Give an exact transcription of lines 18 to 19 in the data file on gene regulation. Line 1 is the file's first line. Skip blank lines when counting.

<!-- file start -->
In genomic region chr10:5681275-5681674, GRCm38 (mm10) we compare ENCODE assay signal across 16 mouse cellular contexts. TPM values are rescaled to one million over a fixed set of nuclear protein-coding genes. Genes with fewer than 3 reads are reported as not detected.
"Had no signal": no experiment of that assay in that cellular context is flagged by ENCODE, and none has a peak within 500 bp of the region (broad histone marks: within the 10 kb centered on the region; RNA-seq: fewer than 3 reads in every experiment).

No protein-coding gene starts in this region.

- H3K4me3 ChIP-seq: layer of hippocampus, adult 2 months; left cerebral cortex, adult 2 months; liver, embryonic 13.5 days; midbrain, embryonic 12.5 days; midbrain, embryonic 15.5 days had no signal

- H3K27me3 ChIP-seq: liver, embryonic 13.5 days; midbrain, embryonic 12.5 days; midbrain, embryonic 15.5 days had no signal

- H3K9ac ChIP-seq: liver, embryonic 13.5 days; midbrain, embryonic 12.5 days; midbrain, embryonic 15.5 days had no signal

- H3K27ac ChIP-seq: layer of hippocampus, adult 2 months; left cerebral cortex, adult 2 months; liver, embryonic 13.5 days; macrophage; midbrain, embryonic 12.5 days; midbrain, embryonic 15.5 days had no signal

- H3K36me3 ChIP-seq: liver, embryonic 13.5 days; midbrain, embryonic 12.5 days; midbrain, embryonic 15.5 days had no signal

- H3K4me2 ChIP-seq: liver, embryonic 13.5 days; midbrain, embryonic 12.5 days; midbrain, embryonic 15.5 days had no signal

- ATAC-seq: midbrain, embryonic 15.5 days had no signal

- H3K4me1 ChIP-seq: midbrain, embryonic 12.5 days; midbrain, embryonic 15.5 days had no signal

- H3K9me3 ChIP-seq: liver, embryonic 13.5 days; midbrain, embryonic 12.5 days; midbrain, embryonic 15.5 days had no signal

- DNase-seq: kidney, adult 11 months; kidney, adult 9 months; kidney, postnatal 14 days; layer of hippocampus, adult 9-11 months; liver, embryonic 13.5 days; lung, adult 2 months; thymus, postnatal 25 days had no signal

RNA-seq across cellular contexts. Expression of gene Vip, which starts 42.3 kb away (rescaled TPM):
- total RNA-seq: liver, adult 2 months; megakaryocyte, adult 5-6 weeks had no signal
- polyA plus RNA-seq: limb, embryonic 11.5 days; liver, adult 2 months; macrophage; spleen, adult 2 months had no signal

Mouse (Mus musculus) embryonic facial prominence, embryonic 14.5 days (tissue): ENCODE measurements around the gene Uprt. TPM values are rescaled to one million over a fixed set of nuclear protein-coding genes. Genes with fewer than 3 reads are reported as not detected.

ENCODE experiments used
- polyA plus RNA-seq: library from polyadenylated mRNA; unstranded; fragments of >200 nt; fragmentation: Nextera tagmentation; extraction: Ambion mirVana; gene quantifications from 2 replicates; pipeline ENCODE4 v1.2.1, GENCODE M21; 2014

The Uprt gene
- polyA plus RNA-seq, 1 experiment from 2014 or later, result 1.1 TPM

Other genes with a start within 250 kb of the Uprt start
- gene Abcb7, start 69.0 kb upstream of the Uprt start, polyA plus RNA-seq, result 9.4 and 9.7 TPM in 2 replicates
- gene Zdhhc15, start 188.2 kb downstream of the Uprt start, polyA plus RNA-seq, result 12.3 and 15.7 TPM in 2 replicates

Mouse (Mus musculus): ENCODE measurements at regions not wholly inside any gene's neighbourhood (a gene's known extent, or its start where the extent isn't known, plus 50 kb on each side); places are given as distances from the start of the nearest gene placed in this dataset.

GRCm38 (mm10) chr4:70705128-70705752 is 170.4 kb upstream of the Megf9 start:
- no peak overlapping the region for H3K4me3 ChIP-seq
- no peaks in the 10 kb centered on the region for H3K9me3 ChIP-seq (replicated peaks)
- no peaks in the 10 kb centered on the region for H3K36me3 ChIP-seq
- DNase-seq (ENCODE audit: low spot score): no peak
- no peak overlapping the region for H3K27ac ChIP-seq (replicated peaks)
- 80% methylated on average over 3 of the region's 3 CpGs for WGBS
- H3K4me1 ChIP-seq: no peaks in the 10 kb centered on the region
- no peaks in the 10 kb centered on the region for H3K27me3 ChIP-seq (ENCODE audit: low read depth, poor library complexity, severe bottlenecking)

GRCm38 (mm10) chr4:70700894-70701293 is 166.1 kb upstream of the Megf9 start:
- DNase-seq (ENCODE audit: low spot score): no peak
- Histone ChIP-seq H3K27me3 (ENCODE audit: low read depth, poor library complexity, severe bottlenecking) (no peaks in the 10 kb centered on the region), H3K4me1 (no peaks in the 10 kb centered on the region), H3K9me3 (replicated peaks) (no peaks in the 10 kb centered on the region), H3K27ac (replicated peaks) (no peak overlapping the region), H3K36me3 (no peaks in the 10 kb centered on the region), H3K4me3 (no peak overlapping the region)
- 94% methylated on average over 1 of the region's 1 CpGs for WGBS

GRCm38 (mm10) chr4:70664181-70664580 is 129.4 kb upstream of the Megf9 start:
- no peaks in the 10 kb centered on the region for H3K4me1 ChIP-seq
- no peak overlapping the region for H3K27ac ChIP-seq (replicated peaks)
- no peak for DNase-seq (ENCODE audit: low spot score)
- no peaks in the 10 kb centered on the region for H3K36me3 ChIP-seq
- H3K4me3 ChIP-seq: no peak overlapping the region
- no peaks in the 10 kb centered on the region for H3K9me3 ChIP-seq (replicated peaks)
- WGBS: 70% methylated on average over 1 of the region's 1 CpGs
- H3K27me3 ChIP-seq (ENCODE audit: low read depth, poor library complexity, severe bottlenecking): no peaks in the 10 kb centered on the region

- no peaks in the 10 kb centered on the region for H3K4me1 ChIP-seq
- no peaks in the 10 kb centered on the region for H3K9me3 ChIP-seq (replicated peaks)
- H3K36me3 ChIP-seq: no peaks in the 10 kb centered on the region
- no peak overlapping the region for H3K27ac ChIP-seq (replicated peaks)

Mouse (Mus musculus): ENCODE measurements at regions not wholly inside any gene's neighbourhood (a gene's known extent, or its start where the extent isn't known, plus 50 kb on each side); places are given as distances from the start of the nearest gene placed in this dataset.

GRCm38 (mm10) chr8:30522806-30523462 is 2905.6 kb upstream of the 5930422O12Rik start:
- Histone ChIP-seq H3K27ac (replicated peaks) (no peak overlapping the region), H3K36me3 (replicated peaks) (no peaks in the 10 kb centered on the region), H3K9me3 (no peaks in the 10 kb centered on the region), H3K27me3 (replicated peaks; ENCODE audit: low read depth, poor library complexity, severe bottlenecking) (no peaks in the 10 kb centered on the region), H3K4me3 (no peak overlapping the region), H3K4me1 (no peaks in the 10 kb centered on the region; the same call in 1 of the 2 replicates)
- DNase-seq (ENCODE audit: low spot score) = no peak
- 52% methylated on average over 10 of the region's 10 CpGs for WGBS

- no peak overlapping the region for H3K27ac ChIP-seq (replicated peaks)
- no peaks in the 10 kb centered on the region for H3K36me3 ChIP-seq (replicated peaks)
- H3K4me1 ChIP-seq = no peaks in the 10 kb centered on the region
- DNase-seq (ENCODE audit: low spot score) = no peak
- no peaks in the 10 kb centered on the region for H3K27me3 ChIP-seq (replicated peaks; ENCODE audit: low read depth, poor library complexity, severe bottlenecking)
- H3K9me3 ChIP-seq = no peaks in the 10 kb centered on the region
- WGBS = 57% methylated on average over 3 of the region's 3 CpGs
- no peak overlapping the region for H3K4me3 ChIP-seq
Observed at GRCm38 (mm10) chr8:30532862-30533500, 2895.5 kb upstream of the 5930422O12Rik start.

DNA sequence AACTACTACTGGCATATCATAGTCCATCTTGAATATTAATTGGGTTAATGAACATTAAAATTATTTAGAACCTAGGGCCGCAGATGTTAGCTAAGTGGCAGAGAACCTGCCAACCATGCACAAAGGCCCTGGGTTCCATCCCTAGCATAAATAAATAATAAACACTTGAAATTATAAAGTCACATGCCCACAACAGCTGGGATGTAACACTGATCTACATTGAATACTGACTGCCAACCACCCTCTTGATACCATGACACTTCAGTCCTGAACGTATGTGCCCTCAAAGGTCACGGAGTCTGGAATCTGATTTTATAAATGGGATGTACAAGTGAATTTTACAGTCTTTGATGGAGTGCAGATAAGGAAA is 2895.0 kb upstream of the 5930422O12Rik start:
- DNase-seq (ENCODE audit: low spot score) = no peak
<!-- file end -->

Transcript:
ENCODE experiments used
- polyA plus RNA-seq: library from polyadenylated mRNA; unstranded; fragments of >200 nt; fragmentation: Nextera tagmentation; extraction: Ambion mirVana; gene quantifications from 2 replicates; pipeline ENCODE4 v1.2.1, GENCODE M21; 2014